On consoles, the online shooter landscape has been dominated for years by a trio of franchises: Call of Duty, Battlefield and Halo. Other franchises have come into the mix at one point or another, but few have managed to survive in the shadows of the three FPS juggernauts.
After leaving Infinity Ward (And taking several key staff with him) Vince Zampella (creator of Call of Duty) announced a new studio and a new sci-fi shooter in development to be published by EA Games. That studio is Respawn Entertainment, and that game, is ‘Titanfall’.
Finally, after millions of gamers have been “standing by” for an unbearable amount of time, ‘Titanfall’ has landed. With no single-player offline campaign, it seems as though Vince Zampella and his team of ex-Infinity Ward staff have focused on what they do best – online multiplayer. Is Titanfall the sci-fi messiah we’ve all been waiting for? Or have we been led astray by the recent hype?
After pressing start at Titanfall’s title screen, a video introduces players to the world of Titanfall. Actual recorded footage of people, life events and space exploration met with realistic animated cut scenes of advanced spaceships and planets, which was clever and also lends realism to the game. Watching the video, it isn’t too outlandish to think that events like these could happen in our lifetime. Perhaps it was just the clever use of real footage beforehand, but the opening video helps draw a line between the real world of now and the fictitious future found in Titanfall.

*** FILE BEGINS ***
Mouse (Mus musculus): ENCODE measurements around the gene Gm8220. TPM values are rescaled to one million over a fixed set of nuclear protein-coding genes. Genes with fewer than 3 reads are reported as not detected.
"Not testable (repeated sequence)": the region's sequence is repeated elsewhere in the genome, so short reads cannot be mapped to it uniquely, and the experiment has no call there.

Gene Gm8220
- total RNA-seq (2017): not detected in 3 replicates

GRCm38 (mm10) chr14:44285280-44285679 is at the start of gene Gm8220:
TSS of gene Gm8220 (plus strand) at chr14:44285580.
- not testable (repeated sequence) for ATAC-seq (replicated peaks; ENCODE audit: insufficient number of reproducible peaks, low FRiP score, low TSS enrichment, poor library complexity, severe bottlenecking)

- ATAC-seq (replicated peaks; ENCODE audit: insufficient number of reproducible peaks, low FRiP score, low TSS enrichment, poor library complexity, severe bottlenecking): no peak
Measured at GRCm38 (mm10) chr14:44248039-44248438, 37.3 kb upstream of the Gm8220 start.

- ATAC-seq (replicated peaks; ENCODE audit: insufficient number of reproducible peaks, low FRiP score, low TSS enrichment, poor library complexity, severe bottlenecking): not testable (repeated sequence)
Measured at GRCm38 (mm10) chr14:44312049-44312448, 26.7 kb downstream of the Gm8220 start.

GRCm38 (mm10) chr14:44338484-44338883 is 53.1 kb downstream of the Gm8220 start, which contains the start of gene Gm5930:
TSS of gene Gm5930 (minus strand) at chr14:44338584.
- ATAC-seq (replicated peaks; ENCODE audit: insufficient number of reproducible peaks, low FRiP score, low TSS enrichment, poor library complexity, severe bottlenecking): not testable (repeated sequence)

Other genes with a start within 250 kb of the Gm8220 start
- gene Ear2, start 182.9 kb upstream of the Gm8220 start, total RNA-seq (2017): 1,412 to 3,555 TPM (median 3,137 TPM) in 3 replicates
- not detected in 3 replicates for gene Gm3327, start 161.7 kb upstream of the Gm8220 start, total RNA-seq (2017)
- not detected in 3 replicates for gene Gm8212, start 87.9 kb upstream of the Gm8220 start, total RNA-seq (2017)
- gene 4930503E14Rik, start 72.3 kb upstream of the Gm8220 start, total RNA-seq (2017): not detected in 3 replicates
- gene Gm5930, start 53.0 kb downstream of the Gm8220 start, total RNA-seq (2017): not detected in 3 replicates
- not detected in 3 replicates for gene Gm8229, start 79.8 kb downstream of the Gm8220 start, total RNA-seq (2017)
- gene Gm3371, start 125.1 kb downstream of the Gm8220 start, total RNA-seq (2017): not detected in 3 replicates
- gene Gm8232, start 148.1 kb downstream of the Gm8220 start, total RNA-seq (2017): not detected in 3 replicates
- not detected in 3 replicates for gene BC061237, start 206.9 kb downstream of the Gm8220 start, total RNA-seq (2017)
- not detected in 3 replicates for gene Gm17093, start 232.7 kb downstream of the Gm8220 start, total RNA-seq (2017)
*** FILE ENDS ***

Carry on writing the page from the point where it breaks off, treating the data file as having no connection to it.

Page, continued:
With so much original content found in Titanfall, it’s inevitable that new pilots (players) will have to complete an introductory tutorial. Thankfully, this has been made as painless as possible, and is over rather quickly. By the end of the tutorial, you will know how to move in the game world both on foot (including wall-running and double jumping) and in your Titan (mech). You will also get a brief introduction to the game’s weapons, as well as some of your Titan’s weapons. From here, you are free to jump into multiplayer matches of your choosing, or play the game’s “campaign” missions, which are also online-only and a multiplayer affair.
I say “campaign” with quotation marks because Titanfall’s campaign is a rather odd affair, because of both how it was made and what the modern gamer is accustomed to. It breaks tradition, and instead of a long-winded series of extremely-scripted story events ala Call of Duty (where the player either rushes check points or spends an insufferable amount of time behind cover), the campaign’s story events take place during actual multiplayer matches. For me, this has both good and bad points to it.
If you consider yourself a competitive online gamer, you can happily run into the fray of battle and ignore the mission briefings as well as the silly bravado that takes place on your cockpit’s screen. If like me, however, you would like to learn more about the world in Titanfall, you might find that learning the campaign’s details take more than one match on a particular map. There’s so much going on it can get daunting sometimes, and I must admit that the intricacies of Titanfall’s story were missed by myself and other players I know.